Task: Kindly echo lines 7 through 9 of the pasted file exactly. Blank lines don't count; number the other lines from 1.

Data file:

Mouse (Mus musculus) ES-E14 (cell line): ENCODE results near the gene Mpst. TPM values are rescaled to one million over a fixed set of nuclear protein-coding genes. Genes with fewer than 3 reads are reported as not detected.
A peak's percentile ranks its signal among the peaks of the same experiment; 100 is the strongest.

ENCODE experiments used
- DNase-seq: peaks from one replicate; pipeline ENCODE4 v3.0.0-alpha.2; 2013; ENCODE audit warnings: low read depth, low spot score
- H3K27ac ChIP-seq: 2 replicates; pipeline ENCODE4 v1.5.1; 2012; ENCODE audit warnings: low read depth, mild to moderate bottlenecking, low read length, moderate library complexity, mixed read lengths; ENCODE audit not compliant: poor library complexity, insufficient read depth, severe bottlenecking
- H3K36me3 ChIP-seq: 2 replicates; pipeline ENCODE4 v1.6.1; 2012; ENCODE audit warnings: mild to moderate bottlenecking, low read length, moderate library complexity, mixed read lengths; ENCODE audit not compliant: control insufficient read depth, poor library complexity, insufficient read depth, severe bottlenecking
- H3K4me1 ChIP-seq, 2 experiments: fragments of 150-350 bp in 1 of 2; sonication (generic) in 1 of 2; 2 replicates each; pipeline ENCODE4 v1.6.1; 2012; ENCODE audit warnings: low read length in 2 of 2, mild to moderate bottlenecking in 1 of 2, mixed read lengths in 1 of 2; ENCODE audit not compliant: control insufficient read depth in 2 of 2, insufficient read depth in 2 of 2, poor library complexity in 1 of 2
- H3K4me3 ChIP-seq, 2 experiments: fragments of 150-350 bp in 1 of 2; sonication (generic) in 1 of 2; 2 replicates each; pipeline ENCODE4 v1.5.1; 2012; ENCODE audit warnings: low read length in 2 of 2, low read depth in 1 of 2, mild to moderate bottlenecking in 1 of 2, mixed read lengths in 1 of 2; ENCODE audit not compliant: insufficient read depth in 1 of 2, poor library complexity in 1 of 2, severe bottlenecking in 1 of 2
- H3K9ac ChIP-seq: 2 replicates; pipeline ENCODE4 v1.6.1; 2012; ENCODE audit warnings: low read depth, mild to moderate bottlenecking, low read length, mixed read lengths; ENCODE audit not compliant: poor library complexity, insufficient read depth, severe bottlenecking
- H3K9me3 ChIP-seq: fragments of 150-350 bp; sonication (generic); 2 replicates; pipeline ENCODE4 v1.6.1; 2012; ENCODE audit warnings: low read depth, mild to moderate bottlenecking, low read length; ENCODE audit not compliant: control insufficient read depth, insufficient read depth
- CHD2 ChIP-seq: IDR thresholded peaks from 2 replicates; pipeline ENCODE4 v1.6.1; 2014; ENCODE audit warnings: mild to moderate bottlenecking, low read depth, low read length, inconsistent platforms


- H3K4me1 ChIP-seq, 2 experiments: fragments of 150-350 bp in 1 of 2; sonication (generic) in 1 of 2; 2 replicates each; pipeline ENCODE4 v1.6.1; 2012; ENCODE audit warnings: low read length in 2 of 2, mild to moderate bottlenecking in 1 of 2, mixed read lengths in 1 of 2; ENCODE audit not compliant: control insufficient read depth in 2 of 2, insufficient read depth in 2 of 2, poor library complexity in 1 of 2
- H3K4me3 ChIP-seq, 2 experiments: fragments of 150-350 bp in 1 of 2; sonication (generic) in 1 of 2; 2 replicates each; pipeline ENCODE4 v1.5.1; 2012; ENCODE audit warnings: low read length in 2 of 2, low read depth in 1 of 2, mild to moderate bottlenecking in 1 of 2, mixed read lengths in 1 of 2; ENCODE audit not compliant: insufficient read depth in 1 of 2, poor library complexity in 1 of 2, severe bottlenecking in 1 of 2
- H3K9ac ChIP-seq: 2 replicates; pipeline ENCODE4 v1.6.1; 2012; ENCODE audit warnings: low read depth, mild to moderate bottlenecking, low read length, mixed read lengths; ENCODE audit not compliant: poor library complexity, insufficient read depth, severe bottlenecking